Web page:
Raising the federal minimum wage to $12 an hour could reduce private sector employment by 1.8 million over 10 years and cut economic output by $2 trillion, according to a new report from the National Federation of Independent Business.
“Both candidates for president have expressed support for raising the minimum wage, and it’s important for voters to understand the consequences,” said Juanita Duggan, president and chief executive officer of the NFIB, a small business advocacy group. “Raising the minimum wage to $12 without any connection to the economy or business conditions has the potential to devastate small businesses and wipe out nearly two million jobs.”
In Colorado, a proposed amendment to the state constitution on the November ballot would raise the state minimum wage to $9.30 an hour in 2017 and then 90 cents an hour each year until it reaches $12 an hour in 2020.
The NFIB report assumes an increase in the federal minimum wage to $12 per hour phased in by 2019 and then increased every year thereafter based on inflation. Hillary Clinton, the Democratic candidate for president, already has called for a $12 minimum wage. Donald Trump, the Republican candidate, has publicly said he would support a federal increase, although he hasn’t been specific on how high the rate should be raised.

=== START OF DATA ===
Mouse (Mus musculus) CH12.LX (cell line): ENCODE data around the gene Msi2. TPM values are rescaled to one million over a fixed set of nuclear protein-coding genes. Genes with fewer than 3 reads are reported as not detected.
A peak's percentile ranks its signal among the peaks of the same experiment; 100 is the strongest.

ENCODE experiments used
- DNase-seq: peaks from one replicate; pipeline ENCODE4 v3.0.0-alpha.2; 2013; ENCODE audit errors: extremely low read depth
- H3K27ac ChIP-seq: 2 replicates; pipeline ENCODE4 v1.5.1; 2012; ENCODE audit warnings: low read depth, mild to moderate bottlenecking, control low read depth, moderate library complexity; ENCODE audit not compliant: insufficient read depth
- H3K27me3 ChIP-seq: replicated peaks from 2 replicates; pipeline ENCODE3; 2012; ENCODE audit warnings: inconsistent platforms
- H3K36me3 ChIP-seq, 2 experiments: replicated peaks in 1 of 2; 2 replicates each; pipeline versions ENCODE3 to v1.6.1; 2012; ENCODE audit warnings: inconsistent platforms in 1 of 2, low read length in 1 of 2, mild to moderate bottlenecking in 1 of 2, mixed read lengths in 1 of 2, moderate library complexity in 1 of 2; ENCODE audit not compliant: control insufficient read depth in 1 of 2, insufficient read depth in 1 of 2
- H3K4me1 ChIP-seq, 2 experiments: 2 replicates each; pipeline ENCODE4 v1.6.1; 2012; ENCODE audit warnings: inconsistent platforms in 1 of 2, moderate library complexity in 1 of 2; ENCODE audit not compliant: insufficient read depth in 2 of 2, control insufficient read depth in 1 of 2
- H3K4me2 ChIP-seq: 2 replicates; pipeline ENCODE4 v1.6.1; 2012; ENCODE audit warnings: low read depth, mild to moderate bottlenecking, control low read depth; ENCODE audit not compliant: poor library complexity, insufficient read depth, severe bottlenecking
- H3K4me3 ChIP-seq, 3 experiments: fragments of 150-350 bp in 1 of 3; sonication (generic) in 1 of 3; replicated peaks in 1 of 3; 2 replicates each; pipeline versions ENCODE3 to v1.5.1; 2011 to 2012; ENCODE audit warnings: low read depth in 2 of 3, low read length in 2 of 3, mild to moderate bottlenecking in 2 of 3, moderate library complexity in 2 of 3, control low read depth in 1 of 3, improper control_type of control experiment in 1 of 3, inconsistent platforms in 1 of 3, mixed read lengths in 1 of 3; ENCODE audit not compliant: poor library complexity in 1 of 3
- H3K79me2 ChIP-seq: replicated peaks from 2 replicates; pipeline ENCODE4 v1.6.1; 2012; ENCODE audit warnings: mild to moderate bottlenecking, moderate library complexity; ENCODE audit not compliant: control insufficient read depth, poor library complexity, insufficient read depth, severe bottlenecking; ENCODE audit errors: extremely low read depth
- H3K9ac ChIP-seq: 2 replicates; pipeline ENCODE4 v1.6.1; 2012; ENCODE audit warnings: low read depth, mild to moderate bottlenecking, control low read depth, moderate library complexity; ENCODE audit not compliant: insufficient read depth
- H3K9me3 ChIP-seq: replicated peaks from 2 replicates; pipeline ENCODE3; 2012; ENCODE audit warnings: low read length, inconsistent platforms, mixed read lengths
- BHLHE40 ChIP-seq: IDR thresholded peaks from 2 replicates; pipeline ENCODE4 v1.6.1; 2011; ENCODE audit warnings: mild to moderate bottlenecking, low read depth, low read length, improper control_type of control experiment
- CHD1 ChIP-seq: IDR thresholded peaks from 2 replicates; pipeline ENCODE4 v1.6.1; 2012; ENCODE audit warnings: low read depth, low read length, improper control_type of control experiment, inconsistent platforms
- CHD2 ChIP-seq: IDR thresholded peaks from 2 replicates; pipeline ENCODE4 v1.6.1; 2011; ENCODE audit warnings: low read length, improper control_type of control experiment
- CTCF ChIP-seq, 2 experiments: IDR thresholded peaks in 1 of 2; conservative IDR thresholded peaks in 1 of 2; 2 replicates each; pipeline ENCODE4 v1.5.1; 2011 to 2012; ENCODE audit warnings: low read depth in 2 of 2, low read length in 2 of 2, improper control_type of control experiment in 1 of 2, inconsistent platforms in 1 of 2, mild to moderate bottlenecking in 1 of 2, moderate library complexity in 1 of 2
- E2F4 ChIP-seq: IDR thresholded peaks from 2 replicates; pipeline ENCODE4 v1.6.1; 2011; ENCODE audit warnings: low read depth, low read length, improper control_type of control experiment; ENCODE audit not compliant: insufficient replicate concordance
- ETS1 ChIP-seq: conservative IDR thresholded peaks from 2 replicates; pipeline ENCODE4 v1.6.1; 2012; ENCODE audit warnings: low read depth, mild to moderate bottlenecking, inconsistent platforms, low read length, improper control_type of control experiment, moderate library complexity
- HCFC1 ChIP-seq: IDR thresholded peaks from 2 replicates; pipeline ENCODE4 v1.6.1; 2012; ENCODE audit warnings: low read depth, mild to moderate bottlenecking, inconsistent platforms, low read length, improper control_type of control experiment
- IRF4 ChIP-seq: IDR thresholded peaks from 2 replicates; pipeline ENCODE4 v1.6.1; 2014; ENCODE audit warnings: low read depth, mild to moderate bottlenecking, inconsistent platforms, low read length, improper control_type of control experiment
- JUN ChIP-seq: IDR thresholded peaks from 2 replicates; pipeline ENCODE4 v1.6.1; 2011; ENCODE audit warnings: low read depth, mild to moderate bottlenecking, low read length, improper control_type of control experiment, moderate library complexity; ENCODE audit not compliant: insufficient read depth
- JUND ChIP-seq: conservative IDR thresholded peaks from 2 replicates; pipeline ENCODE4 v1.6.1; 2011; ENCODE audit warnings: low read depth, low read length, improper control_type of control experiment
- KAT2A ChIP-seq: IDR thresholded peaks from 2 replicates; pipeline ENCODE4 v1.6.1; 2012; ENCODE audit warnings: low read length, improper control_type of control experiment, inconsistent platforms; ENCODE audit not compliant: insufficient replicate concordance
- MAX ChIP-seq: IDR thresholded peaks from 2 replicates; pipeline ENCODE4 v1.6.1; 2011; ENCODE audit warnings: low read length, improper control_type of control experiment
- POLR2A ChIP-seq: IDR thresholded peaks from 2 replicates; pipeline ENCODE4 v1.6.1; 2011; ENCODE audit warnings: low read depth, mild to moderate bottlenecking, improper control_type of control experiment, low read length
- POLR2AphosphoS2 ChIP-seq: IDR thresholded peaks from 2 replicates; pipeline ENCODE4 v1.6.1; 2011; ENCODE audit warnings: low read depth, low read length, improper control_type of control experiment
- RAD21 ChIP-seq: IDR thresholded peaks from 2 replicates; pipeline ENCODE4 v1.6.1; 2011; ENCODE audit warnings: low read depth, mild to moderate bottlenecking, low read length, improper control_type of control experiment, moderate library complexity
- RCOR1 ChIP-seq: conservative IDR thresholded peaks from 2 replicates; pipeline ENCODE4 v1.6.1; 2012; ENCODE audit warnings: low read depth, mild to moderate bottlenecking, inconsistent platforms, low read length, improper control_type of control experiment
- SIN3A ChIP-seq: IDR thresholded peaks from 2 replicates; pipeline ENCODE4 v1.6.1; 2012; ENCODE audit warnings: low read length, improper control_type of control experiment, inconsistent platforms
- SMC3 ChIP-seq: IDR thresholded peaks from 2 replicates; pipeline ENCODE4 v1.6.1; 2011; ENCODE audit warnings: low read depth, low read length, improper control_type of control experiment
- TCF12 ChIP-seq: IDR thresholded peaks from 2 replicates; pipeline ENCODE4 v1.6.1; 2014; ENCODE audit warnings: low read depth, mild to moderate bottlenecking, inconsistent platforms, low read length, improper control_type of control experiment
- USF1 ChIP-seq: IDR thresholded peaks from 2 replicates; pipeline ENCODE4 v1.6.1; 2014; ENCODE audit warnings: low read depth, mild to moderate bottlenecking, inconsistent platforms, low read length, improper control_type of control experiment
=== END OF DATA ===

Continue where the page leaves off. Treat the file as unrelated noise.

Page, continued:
According to the Bureau of Labor Statistics, 3.3 percent of hourly workers earn the federal minimum wage of $7.25. Raising the wage to $12 would increase the cost of labor by those workers 65 percent.
According to the NFIB, 57 percent of the jobs that would disappear would come from small businesses. “Small businesses rely heavily on entry level, hourly employees. They will bear the brunt of the cost, and their employees will pay the price in the form of fewer jobs and fewer job opportunities,” Duggan said.
Raising the minimum wage to $12 per hour also would limit economic output, according to the NFIB. Fewer jobs mean fewer workers producing goods and services. Economic output would be lower by trillions of dollars as a result of a $12 minimum wage, the study predicted.
“Economic growth has been dismally low for years,” Duggan said. “A 65 percent increase in labor costs for small employers could push the economy over the edge. This is a very big issue, and it deserves a much brighter spotlight before voters go to the polls next month.”